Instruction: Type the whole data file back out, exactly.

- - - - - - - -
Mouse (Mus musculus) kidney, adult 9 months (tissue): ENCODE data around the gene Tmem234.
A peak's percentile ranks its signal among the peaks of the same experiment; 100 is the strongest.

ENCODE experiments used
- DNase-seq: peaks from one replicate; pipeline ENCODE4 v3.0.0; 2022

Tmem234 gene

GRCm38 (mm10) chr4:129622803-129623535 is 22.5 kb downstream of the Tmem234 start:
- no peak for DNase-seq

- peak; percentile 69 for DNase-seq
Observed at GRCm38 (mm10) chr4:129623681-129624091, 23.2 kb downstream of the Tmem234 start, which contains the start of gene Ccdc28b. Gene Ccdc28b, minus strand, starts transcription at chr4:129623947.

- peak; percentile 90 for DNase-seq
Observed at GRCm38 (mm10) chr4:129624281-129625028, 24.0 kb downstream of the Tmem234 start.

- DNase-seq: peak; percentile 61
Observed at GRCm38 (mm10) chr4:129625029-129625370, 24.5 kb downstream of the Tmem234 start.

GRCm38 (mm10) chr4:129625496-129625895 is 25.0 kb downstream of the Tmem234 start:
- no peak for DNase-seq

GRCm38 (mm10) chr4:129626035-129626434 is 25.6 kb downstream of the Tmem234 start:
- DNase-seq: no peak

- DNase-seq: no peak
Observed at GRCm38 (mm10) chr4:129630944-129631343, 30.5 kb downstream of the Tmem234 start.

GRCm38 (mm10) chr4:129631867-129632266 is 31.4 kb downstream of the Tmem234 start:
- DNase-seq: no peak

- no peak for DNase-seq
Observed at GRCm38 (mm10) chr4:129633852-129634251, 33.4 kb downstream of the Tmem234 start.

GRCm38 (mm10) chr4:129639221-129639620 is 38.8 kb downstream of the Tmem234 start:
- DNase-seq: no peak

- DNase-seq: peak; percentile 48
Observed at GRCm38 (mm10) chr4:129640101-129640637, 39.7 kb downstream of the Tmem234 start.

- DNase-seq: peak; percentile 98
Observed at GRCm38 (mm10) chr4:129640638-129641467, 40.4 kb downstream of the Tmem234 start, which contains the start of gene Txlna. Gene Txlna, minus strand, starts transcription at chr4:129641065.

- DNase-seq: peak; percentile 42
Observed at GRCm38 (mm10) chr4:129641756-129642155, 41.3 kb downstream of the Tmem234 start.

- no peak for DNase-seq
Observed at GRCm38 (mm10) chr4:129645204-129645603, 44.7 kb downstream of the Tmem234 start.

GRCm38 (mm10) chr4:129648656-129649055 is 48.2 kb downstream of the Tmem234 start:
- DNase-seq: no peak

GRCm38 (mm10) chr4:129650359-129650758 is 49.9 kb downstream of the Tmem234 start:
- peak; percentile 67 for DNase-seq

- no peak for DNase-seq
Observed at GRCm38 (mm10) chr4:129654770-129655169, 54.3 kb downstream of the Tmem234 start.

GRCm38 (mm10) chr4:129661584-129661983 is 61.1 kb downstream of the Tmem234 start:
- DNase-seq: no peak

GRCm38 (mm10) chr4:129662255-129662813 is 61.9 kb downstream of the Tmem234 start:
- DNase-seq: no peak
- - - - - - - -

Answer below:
Mouse (Mus musculus) kidney, adult 9 months (tissue): ENCODE data around the gene Tmem234.
A peak's percentile ranks its signal among the peaks of the same experiment; 100 is the strongest.

ENCODE experiments used
- DNase-seq: peaks from one replicate; pipeline ENCODE4 v3.0.0; 2022

Tmem234 gene

GRCm38 (mm10) chr4:129622803-129623535 is 22.5 kb downstream of the Tmem234 start:
- no peak for DNase-seq

- peak; percentile 69 for DNase-seq
Observed at GRCm38 (mm10) chr4:129623681-129624091, 23.2 kb downstream of the Tmem234 start, which contains the start of gene Ccdc28b. Gene Ccdc28b, minus strand, starts transcription at chr4:129623947.

- peak; percentile 90 for DNase-seq
Observed at GRCm38 (mm10) chr4:129624281-129625028, 24.0 kb downstream of the Tmem234 start.

- DNase-seq: peak; percentile 61
Observed at GRCm38 (mm10) chr4:129625029-129625370, 24.5 kb downstream of the Tmem234 start.

GRCm38 (mm10) chr4:129625496-129625895 is 25.0 kb downstream of the Tmem234 start:
- no peak for DNase-seq

GRCm38 (mm10) chr4:129626035-129626434 is 25.6 kb downstream of the Tmem234 start:
- DNase-seq: no peak

- DNase-seq: no peak
Observed at GRCm38 (mm10) chr4:129630944-129631343, 30.5 kb downstream of the Tmem234 start.

GRCm38 (mm10) chr4:129631867-129632266 is 31.4 kb downstream of the Tmem234 start:
- DNase-seq: no peak

- no peak for DNase-seq
Observed at GRCm38 (mm10) chr4:129633852-129634251, 33.4 kb downstream of the Tmem234 start.

GRCm38 (mm10) chr4:129639221-129639620 is 38.8 kb downstream of the Tmem234 start:
- DNase-seq: no peak

- DNase-seq: peak; percentile 48
Observed at GRCm38 (mm10) chr4:129640101-129640637, 39.7 kb downstream of the Tmem234 start.

- DNase-seq: peak; percentile 98
Observed at GRCm38 (mm10) chr4:129640638-129641467, 40.4 kb downstream of the Tmem234 start, which contains the start of gene Txlna. Gene Txlna, minus strand, starts transcription at chr4:129641065.

- DNase-seq: peak; percentile 42
Observed at GRCm38 (mm10) chr4:129641756-129642155, 41.3 kb downstream of the Tmem234 start.

- no peak for DNase-seq
Observed at GRCm38 (mm10) chr4:129645204-129645603, 44.7 kb downstream of the Tmem234 start.

GRCm38 (mm10) chr4:129648656-129649055 is 48.2 kb downstream of the Tmem234 start:
- DNase-seq: no peak

GRCm38 (mm10) chr4:129650359-129650758 is 49.9 kb downstream of the Tmem234 start:
- peak; percentile 67 for DNase-seq

- no peak for DNase-seq
Observed at GRCm38 (mm10) chr4:129654770-129655169, 54.3 kb downstream of the Tmem234 start.

GRCm38 (mm10) chr4:129661584-129661983 is 61.1 kb downstream of the Tmem234 start:
- DNase-seq: no peak

GRCm38 (mm10) chr4:129662255-129662813 is 61.9 kb downstream of the Tmem234 start:
- DNase-seq: no peak